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  • Are your police, fire and other services adequately trained, equipped, supervised and paid?

  • Do you feel safe in your community?

  • Do you feel the court system in your community is equitable?


Prosecuting attorneys, mayors, alderpersons, city councils, and many judges, are all voted on in local elections. Local electiions affect criminal justice in your community. Your state reps and senators affect gun policy and sentencing guidelines for the whole state.

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  • How close do you live to a health care facility?
  • Are there quality mental health and substance programs near you?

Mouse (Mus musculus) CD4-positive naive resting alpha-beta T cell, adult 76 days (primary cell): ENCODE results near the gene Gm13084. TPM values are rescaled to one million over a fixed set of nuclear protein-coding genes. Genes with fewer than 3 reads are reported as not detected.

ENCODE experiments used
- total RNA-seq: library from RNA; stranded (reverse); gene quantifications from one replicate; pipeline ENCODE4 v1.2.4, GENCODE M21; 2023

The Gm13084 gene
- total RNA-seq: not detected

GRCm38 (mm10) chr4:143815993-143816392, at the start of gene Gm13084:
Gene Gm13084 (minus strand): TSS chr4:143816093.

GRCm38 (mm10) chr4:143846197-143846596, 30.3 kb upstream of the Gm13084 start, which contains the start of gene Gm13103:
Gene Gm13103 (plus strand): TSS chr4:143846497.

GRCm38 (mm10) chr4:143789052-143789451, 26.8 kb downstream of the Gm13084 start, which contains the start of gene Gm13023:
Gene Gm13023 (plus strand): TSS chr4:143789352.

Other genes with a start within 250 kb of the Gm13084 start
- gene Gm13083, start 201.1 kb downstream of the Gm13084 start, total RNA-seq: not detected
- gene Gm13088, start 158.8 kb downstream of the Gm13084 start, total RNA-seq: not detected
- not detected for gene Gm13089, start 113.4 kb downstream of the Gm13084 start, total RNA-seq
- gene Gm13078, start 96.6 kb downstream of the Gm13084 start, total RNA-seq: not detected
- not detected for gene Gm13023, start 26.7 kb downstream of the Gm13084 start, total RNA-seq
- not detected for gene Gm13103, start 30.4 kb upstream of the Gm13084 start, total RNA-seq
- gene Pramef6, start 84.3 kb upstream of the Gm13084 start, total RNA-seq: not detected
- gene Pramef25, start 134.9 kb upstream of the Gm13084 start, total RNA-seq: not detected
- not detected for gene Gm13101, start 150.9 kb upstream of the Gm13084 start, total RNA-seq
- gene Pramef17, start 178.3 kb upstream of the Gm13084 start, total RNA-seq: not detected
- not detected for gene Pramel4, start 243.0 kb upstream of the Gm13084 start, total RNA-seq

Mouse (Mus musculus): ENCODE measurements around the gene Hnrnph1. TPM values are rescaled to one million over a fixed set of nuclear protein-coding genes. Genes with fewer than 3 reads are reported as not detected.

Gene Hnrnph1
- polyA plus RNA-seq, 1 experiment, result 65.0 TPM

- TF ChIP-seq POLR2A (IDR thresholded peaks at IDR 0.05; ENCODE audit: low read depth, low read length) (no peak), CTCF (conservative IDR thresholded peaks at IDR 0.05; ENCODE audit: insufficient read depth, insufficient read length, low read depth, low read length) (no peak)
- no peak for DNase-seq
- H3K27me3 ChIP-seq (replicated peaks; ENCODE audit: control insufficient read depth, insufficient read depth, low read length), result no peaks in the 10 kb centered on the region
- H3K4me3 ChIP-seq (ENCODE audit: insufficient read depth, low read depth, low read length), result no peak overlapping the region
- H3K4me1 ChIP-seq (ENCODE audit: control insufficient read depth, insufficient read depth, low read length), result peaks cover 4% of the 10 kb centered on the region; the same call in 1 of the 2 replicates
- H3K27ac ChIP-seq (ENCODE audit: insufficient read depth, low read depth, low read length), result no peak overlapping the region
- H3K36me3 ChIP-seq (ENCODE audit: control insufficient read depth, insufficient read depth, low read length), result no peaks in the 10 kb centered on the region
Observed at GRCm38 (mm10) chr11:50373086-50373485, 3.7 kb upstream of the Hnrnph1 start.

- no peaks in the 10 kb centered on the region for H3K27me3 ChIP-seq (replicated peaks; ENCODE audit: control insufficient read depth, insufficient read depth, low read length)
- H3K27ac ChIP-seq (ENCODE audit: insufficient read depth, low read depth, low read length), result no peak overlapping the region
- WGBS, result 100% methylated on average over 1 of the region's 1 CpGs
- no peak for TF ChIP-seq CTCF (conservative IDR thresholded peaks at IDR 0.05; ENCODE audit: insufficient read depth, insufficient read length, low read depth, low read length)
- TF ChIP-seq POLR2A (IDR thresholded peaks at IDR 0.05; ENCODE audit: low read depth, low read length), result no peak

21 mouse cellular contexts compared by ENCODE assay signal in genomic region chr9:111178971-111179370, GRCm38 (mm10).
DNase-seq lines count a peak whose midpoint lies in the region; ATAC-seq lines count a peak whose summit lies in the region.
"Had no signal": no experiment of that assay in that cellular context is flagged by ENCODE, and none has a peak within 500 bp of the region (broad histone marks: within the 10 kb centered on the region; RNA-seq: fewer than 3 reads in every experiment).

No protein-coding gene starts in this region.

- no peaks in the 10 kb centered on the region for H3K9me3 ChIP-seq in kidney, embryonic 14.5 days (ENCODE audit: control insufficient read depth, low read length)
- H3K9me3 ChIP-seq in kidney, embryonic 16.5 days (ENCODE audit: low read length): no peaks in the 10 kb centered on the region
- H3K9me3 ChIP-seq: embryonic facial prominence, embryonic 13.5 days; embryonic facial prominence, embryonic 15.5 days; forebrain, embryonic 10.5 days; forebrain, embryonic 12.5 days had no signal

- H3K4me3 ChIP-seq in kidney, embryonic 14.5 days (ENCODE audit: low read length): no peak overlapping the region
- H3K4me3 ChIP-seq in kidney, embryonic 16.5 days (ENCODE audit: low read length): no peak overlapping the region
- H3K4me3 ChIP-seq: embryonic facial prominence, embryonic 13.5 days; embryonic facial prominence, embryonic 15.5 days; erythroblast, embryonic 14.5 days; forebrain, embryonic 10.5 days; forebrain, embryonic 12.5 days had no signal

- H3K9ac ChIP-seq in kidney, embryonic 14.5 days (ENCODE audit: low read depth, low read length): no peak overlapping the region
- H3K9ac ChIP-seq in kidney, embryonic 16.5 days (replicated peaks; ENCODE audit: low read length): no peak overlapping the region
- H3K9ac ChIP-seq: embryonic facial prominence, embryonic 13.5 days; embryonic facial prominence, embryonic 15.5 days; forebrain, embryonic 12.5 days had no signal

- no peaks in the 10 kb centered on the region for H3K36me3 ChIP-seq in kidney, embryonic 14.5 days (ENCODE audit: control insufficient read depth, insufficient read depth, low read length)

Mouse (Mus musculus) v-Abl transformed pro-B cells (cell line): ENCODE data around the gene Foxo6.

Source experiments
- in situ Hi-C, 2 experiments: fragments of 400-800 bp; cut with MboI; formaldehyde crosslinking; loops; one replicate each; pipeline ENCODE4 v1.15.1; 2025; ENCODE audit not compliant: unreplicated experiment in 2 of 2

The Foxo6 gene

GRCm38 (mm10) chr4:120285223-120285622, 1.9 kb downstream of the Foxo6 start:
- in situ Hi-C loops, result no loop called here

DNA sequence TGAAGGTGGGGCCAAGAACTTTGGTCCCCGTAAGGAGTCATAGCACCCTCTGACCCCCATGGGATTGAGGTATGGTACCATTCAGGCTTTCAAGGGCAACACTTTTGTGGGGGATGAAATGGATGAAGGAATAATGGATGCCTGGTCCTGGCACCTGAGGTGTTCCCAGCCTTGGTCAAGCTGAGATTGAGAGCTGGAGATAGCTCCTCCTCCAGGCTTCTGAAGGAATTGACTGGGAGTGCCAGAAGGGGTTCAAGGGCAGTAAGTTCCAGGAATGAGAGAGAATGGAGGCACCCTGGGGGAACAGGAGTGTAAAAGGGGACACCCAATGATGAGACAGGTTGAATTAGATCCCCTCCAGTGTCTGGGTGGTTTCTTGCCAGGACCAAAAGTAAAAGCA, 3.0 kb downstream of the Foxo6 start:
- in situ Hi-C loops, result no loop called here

• Do you know anyone who now qualifies for Medicaid under the expansion approved by voters?
  • Does your family have health or dental insurance?

MO elections are consequential for the healthcare of thousands of low-income working Missourians. Many healthcare funding and access decisions are made by the elected state officials.Lawmakers currently allow you to lose your house because of bankruptcy due to medical debt. Funds to help communities deal with drug problems are controlled by state and local officials.

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  •  Is there a lack of affordable housing in your community? 
  • Do you want options for people who are homeless or in danger of being evicted?
  • Does gentrification concern you?
  • Are there utility assistance programs in your community?